• Blue-emitting diode demonstrates limitations and...
    on January 24, 2020 at 8:51 pm

    Halide perovskites have garnered attention because they're highly efficient at capturing energy in solar cells and efficient emitters in diodes. But researchers failed at making perovskite LEDs that emit blue light. Chemists succeeded, but X-ray studies of the LED's structure show that it's very sensitive to temperature, humidity and chemical environment. Hence environmental and chemical control is essential for stable operation. But these properties also allow for potentially broader use, such […]

  • Going with the flow: New insights into mysterious...
    on January 24, 2020 at 8:51 pm

    Scientists gain a deeper understanding of turbulent and transitional pipe flows.

  • Assessing risk of chemicals to wildlife is huge...
    on January 24, 2020 at 5:55 pm

    Computer modelling and long-term ecological monitoring will be essential to assess the environmental risks of the rapidly growing number of chemicals across the world, according to a new review paper.

  • Quantum physics: On the way to quantum networks
    on January 24, 2020 at 5:45 pm

    Physicists have successfully demonstrated the transport of an entangled state between an atom and a photon via an optic fiber over a distance of up to 20 km -- thus setting a new record.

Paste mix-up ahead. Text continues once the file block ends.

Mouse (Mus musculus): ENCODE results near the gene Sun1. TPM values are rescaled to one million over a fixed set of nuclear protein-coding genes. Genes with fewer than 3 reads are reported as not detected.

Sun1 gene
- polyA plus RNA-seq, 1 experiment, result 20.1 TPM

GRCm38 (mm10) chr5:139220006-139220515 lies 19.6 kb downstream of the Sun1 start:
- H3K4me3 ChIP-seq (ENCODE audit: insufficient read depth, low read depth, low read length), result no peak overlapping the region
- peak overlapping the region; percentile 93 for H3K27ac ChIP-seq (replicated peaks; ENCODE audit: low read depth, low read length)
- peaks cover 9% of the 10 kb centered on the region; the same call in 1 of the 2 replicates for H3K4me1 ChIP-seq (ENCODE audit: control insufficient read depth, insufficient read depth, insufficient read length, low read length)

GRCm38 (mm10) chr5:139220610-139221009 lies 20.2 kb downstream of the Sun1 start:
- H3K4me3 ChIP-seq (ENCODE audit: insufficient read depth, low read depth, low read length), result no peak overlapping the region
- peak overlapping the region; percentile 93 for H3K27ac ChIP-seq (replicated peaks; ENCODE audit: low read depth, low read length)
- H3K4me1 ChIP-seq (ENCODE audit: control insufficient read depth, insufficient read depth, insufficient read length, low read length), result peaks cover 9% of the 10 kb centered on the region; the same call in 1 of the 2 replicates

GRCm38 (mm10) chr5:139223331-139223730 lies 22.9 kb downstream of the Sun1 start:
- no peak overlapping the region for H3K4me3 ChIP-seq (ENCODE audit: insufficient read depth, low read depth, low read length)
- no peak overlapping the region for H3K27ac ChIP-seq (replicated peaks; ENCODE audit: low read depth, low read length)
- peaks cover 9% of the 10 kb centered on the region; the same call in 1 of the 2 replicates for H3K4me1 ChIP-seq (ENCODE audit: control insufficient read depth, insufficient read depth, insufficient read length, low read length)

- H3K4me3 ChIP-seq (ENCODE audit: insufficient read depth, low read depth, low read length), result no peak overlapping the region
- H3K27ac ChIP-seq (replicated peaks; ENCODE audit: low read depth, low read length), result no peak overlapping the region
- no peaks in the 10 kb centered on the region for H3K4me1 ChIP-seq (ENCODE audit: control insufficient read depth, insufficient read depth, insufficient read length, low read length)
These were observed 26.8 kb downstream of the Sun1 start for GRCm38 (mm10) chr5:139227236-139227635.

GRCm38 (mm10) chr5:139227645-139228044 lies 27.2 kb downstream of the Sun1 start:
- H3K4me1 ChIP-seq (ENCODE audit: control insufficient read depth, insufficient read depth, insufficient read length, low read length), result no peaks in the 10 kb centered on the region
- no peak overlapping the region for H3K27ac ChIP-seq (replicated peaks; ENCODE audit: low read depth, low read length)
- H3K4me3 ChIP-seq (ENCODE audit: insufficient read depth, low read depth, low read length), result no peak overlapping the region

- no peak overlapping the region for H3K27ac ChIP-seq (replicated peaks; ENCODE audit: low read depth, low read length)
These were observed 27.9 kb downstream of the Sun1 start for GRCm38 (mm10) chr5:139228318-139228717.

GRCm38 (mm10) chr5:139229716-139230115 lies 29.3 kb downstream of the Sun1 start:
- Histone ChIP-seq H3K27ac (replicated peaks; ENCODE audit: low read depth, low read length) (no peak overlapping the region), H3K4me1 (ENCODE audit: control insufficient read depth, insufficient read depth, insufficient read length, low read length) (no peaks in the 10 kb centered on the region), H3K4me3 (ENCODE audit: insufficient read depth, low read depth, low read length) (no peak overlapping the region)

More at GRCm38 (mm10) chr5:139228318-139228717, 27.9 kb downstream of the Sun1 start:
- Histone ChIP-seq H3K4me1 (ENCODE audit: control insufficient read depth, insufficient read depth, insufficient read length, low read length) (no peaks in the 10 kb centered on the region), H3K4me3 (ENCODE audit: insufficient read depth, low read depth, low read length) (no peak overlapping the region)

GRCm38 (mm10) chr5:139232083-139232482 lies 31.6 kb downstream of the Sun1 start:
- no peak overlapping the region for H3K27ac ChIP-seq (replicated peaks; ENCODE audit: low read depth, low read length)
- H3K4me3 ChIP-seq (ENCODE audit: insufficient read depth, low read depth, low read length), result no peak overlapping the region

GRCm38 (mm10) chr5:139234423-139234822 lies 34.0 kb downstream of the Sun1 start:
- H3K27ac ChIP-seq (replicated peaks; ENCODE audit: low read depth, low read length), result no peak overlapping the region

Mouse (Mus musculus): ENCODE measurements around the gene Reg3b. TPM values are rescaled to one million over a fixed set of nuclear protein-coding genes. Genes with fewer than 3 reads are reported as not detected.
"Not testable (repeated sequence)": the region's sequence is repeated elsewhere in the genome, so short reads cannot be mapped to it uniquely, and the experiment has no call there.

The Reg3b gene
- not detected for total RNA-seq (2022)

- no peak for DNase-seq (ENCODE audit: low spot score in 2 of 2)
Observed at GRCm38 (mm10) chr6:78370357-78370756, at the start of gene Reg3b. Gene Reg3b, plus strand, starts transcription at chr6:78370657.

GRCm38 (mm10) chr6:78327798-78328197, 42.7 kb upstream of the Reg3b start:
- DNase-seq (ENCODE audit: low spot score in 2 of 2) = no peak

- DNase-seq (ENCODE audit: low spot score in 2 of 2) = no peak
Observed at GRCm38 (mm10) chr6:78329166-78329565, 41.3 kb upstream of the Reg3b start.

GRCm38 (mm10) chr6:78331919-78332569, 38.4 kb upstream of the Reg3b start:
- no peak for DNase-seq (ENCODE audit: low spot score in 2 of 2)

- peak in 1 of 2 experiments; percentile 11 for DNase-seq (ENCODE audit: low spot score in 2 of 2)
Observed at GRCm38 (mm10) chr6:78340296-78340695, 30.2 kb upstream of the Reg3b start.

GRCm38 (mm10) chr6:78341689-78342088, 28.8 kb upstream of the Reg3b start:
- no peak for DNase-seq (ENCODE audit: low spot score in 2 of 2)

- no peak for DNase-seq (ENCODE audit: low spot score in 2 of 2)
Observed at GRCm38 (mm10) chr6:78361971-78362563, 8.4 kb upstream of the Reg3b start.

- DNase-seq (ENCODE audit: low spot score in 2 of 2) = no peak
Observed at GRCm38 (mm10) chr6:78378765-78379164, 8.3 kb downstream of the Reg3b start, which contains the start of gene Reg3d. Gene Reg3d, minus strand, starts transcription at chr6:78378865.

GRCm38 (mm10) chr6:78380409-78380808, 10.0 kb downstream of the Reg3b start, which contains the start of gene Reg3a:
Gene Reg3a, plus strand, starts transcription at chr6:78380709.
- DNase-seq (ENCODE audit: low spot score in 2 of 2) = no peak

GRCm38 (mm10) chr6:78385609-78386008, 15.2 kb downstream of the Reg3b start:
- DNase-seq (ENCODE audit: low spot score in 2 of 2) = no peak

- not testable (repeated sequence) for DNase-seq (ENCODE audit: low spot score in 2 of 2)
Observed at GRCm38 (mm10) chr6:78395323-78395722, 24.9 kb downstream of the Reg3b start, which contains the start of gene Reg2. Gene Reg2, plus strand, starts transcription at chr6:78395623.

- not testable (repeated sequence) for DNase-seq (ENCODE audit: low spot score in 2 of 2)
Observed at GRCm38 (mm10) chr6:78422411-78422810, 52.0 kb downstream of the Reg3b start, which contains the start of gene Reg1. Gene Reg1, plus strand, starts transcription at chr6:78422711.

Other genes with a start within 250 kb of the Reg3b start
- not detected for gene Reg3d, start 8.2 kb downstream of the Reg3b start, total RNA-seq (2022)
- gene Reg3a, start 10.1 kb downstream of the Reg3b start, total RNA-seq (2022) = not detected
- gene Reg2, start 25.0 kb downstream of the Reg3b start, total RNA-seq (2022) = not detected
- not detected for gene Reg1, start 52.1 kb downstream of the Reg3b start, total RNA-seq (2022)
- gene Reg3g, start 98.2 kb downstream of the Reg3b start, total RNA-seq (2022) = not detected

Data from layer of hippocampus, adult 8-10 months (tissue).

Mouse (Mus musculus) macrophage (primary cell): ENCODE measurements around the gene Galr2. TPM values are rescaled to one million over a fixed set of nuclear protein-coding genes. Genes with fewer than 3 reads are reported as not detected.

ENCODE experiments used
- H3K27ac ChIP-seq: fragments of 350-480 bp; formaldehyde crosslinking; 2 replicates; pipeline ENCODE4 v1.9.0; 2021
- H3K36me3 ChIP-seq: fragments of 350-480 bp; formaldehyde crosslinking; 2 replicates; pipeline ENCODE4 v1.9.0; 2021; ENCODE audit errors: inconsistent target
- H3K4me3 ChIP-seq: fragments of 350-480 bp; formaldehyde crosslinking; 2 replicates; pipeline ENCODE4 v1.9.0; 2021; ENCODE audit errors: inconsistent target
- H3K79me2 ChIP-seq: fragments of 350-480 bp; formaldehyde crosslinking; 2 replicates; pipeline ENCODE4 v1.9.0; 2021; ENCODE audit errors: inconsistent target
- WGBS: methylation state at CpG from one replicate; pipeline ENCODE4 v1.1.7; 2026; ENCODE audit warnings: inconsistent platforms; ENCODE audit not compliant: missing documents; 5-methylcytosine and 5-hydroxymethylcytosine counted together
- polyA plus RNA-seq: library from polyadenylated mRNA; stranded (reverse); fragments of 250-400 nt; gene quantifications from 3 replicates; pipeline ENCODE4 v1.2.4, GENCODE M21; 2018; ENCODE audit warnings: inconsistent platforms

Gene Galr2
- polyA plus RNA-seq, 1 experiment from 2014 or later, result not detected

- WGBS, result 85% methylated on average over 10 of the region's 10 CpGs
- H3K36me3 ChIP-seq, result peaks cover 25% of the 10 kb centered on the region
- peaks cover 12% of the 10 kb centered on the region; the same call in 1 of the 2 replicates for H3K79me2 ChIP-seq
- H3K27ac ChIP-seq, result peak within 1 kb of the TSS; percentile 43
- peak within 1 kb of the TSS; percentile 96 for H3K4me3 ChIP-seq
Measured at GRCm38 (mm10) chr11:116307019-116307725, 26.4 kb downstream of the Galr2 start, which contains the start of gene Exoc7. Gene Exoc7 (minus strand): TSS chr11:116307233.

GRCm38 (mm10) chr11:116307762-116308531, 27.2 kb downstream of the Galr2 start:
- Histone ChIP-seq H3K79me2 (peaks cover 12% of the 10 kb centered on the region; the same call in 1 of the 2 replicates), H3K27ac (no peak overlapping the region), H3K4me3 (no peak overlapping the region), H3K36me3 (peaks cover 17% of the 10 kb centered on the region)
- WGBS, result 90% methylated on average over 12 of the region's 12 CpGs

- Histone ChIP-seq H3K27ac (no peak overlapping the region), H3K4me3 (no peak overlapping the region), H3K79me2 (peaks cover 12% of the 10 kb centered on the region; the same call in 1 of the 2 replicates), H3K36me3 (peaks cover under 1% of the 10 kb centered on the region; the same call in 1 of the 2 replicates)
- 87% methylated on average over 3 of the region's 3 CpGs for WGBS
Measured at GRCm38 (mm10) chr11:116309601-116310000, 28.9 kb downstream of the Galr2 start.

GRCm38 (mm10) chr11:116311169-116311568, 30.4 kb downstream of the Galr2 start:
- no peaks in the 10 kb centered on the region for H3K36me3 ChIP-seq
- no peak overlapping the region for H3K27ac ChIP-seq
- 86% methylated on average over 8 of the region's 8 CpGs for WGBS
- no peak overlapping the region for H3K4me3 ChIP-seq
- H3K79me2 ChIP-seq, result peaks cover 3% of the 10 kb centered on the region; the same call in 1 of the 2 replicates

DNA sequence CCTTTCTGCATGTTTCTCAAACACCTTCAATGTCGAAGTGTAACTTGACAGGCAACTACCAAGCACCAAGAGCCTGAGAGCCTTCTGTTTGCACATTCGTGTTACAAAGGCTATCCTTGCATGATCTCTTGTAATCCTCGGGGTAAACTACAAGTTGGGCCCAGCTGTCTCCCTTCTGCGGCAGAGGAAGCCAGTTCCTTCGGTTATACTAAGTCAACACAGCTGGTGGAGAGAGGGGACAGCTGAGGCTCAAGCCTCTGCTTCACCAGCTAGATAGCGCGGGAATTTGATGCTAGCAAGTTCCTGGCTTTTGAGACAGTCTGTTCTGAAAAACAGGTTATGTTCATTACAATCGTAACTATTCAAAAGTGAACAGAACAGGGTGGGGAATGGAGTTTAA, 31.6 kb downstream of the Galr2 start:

• Principles for a green chemistry future
    on January 24, 2020 at 5:45 pm

    Researchers show how green chemistry is essential for a sustainable future.

  • Engineers examine lithium battery defects
    on January 24, 2020 at 5:45 pm

    Lithium dendrites cause poor performance and even explosions in batteries with flammable liquid electrolytes. How these dendrites grow, even with a solid electrolytes, is still a mystery, but materials engineers study the conditions that enable dendrites and how to stop them.

  • Commercial air travel is safer than ever
    on January 24, 2020 at 5:45 pm

    It has never been safer to fly on commercial airlines, according to a new study that tracks the continued decrease in passenger fatalities around the globe.

  • New stretchable battery can power wearable...
    on January 24, 2020 at 3:45 pm

    The adoption of wearable electronics has so far been limited by their need to derive power from bulky, rigid batteries that reduce comfort and may present safety hazards due to chemical leakage or combustion. Researchers have now developed a soft and stretchable battery that relies on a special type of plastic to store power more safely than the flammable formulations used in conventional batteries today.

  • Predictive touch response mechanism is a step...
    on January 23, 2020 at 8:26 pm

    A team of researchers has developed a method for enhancing haptic feedback experiences in human-to-machine applications that are typical in the Tactile Internet.